Remarks at Goddard Space Flight Center Women’s History Month Shana Dale Deputy Administrator National Aeronautics and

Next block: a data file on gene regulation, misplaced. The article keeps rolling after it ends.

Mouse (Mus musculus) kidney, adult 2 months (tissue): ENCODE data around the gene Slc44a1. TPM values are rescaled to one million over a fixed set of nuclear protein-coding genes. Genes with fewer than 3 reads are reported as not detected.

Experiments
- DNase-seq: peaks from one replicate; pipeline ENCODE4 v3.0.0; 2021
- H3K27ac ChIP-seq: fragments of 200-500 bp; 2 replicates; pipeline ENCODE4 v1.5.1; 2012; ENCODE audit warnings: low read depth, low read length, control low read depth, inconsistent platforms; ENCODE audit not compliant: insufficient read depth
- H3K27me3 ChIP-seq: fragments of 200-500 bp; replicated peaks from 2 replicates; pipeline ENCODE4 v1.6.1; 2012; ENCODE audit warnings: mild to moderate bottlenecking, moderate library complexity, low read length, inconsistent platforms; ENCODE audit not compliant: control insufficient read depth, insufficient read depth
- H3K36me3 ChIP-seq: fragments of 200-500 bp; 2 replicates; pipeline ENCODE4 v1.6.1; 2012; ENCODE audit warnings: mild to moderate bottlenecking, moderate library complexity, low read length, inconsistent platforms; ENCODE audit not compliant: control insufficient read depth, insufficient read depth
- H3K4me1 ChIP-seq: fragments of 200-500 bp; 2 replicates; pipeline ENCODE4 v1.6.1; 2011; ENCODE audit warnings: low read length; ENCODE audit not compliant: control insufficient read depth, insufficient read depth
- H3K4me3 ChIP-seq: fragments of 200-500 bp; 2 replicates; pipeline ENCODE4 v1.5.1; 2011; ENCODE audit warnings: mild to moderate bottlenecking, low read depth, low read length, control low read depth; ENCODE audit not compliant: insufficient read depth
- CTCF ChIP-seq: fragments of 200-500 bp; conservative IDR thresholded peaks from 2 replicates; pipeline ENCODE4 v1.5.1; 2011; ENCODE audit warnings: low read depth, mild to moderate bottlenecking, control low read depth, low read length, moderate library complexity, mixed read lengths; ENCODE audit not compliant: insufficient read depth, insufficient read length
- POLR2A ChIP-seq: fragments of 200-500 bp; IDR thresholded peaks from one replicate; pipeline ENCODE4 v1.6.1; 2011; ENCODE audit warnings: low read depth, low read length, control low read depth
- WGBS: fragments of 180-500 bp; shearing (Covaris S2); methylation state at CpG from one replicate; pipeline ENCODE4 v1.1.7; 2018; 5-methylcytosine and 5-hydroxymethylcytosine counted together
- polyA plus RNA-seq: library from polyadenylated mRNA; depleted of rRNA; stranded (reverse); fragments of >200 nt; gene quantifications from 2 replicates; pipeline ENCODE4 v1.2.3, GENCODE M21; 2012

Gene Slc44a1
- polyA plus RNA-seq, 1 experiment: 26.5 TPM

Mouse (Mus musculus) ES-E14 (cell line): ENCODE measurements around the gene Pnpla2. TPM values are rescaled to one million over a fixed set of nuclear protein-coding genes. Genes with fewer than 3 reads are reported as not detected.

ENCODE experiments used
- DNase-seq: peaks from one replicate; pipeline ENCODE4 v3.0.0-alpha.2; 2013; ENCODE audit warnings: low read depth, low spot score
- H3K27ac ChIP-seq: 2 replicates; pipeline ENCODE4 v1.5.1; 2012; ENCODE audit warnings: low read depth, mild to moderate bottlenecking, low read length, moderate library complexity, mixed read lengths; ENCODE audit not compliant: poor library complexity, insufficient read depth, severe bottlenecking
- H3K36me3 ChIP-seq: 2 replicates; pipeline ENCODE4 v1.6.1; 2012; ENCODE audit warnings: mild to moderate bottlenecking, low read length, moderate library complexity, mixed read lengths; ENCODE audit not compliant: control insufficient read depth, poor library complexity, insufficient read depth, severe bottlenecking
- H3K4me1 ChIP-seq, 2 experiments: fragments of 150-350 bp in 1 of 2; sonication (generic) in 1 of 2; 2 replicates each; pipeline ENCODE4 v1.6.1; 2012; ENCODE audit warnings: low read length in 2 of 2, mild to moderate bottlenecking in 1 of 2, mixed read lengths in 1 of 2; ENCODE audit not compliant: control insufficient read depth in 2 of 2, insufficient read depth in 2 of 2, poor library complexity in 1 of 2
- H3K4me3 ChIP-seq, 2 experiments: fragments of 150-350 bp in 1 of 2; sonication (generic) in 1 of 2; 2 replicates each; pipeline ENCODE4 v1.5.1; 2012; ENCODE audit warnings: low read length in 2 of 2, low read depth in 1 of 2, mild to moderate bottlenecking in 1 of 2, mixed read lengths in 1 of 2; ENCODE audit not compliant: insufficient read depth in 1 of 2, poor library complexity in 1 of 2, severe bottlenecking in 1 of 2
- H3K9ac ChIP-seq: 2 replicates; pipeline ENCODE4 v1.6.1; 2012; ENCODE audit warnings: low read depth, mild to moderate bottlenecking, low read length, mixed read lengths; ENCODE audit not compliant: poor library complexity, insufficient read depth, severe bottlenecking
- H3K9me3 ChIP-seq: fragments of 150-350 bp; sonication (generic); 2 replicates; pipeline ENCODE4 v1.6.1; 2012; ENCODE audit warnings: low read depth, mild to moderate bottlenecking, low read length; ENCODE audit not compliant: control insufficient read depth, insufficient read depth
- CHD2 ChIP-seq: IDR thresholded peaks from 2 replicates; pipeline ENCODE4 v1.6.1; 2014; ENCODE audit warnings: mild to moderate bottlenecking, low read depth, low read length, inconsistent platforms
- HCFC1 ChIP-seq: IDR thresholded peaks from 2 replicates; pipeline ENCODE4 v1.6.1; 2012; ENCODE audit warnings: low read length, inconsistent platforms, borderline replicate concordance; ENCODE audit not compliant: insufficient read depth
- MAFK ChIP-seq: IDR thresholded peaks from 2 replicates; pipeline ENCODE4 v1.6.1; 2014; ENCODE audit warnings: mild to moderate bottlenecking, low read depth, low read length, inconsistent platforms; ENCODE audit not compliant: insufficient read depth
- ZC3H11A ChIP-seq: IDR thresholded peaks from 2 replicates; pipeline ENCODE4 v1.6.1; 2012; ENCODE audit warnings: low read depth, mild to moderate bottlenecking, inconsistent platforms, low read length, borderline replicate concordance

Space Administration March 7, 2006 I am delighted to be here today to help you celebrate Women’s History Month. March also marks the 80th anniversary of Robert Goddard’s historic rocket launch, demonstrating the tremendous achievements of all the men and women who work at the Center named for this great pioneer. The theme for this year's National Women’s History Month, appropriately for our Agency, is "Women: Builders of Communities and Dreams." We are very fortunate that outstanding women throughout our agency have helped build communities and dared to dream great dreams, whether they are scientists, engineers, astronauts, administrative staff or safety officials. Women like Dr. Mary Cleave and Dr. Lisa Porter exemplify the kind of achievement I’m talking about. Dr. Cleave is a scientist who excelled at Goddard managing the SeaWifs (Sea-viewing, Wide-Field-of-view-Sensor) program, and she now leads our Science Mission Directorate in managing current and planning future Space, Earth and Sun-Earth connection science missions. Dr. Porter is leading our Aeronautics Mission Directorate and is helping to re-establish NASA’s mastery of the core competencies of aeronautics research in subsonic, supersonic, and hypersonic flight. Here at Goddard, there are a number of outstanding women leaders helping to build communities of high achievers and turning dreams into reality. Just to name a few we are very proud of Dolly Perkins, the Center’s Deputy Director for all Technical programs; Associate Center Director Krista Paquin; Barbara Cherry, Associate Director for Communications; Chief Financial Officer Nancy Abell, who I will be working closely with to ensure that Goddard’s financial accounts are well managed and that we are able to make strategic investments in future mission activities; Nona Minnifield Cheeks, the Chief of Goddard’s Office of Technology Transfer; Sharon Wong, the Special Assistant for Diversity; and Dr. Laurie Leshin, the Director of the Sciences and Exploration Directorate. All these women, along with many others are demonstrating to our younger employees that NASA truly is an agency dedicated to opportunity and achievement.